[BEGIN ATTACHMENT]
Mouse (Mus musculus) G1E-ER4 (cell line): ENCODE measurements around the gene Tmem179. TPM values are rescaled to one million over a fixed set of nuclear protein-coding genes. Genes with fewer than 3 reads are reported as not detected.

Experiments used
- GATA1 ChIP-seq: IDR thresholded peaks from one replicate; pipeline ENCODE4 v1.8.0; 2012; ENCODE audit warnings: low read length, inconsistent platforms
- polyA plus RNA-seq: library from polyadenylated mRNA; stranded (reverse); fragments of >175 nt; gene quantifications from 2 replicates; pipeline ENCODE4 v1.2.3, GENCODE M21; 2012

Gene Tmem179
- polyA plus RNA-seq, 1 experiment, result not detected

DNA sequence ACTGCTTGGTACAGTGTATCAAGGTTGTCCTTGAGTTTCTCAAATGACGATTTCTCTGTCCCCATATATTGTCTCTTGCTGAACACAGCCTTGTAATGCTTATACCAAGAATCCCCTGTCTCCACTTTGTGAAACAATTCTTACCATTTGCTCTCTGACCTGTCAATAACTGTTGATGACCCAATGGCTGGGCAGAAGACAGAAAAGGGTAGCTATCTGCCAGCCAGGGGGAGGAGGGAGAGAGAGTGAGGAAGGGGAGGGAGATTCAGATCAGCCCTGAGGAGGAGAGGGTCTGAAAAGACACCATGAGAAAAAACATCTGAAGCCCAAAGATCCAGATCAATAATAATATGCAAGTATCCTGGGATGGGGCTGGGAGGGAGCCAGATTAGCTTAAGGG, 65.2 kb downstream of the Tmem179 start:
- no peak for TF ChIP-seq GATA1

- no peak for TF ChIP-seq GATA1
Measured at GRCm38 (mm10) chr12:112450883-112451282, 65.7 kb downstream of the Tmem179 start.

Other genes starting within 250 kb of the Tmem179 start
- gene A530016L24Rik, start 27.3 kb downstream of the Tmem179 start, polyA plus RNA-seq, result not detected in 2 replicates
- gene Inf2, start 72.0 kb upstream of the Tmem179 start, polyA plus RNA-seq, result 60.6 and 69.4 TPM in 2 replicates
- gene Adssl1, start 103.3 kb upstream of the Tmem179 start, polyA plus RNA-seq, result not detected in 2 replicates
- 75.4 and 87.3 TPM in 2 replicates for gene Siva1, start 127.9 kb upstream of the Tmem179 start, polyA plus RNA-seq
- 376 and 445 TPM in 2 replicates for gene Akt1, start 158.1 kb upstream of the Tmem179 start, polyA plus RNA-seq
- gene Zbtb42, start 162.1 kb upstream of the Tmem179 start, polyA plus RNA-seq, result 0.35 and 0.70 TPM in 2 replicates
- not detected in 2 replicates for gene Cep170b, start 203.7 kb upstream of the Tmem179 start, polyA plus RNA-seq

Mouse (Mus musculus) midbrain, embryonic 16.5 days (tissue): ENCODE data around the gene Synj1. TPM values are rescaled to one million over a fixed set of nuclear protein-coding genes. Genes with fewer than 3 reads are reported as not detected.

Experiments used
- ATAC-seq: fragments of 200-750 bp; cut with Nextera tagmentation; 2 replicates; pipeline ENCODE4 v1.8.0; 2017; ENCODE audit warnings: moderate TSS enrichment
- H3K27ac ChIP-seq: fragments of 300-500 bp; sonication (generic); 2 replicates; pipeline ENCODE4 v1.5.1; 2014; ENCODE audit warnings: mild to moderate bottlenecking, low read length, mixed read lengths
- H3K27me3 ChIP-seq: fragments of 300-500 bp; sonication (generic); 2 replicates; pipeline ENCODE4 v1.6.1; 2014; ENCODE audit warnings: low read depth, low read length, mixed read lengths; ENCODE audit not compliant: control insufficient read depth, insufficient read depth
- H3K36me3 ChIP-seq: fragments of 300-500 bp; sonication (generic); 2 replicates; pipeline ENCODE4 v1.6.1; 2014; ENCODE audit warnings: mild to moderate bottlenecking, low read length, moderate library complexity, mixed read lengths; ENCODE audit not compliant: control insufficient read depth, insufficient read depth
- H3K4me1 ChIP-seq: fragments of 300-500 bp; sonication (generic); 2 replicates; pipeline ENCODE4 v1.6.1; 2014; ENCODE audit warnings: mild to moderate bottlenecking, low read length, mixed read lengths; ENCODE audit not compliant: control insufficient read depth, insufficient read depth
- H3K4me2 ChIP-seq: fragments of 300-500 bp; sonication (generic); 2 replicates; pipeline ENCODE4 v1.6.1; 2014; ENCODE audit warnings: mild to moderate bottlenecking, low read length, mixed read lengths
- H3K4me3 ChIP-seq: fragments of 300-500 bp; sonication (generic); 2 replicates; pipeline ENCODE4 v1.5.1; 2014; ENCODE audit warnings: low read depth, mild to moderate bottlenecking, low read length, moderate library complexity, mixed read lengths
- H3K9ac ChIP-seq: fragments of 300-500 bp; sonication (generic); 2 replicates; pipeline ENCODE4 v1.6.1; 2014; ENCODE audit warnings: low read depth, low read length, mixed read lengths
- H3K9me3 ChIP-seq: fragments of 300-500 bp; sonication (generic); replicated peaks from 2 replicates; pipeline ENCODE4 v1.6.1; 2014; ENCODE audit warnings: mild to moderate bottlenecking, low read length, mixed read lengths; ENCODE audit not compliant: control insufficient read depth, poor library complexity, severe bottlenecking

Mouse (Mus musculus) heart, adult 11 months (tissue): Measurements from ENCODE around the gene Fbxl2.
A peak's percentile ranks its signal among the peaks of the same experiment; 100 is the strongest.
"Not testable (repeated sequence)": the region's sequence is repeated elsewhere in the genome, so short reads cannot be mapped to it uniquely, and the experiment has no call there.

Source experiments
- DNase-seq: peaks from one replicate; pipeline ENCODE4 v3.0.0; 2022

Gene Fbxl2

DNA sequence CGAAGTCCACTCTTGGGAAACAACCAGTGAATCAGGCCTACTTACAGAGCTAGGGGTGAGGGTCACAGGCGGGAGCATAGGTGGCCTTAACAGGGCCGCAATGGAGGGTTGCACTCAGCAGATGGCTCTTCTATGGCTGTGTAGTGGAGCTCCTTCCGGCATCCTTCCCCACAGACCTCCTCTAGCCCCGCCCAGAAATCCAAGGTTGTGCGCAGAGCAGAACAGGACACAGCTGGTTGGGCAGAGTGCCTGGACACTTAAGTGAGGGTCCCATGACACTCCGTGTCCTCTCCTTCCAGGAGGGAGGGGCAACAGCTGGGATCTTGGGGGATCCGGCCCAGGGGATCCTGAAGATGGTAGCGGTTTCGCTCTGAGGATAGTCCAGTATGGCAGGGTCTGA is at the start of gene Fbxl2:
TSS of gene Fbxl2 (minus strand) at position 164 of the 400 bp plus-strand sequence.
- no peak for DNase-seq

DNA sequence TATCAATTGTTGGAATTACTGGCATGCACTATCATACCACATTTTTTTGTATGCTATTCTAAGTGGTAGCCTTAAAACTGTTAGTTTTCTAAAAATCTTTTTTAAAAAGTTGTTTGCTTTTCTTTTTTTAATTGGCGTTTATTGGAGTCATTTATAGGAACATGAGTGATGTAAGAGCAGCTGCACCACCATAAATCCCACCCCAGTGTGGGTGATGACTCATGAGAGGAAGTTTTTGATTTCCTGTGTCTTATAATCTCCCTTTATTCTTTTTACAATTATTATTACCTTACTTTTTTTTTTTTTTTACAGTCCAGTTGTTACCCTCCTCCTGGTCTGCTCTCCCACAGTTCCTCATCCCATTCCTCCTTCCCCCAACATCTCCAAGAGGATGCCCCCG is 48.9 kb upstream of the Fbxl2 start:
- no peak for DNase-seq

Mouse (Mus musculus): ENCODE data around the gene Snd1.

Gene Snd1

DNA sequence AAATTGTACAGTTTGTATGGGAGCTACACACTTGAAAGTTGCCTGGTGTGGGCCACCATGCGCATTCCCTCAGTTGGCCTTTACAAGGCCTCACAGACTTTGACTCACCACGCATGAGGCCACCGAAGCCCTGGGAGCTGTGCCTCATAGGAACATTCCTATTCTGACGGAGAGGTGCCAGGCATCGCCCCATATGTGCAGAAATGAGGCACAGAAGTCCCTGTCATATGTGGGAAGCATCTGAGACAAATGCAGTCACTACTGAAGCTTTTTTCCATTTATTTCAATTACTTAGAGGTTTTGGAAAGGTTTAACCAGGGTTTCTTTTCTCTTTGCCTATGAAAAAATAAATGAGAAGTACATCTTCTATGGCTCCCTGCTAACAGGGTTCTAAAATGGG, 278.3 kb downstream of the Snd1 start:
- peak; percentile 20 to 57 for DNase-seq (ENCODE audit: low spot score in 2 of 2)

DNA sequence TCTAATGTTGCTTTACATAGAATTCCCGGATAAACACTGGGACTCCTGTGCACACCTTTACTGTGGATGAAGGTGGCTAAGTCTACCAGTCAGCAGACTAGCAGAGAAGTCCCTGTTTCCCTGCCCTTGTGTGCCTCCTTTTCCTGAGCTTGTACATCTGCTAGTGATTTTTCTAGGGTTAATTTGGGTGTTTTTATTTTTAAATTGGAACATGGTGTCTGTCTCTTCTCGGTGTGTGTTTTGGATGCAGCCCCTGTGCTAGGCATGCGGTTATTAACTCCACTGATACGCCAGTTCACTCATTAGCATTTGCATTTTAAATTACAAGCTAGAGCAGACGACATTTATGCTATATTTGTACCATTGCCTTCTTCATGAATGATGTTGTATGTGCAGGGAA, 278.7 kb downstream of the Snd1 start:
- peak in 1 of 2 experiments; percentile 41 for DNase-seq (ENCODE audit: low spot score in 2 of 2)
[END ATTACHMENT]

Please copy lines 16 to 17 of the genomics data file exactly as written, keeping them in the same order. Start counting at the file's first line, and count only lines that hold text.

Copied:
- 376 and 445 TPM in 2 replicates for gene Akt1, start 158.1 kb upstream of the Tmem179 start, polyA plus RNA-seq
- gene Zbtb42, start 162.1 kb upstream of the Tmem179 start, polyA plus RNA-seq, result 0.35 and 0.70 TPM in 2 replicates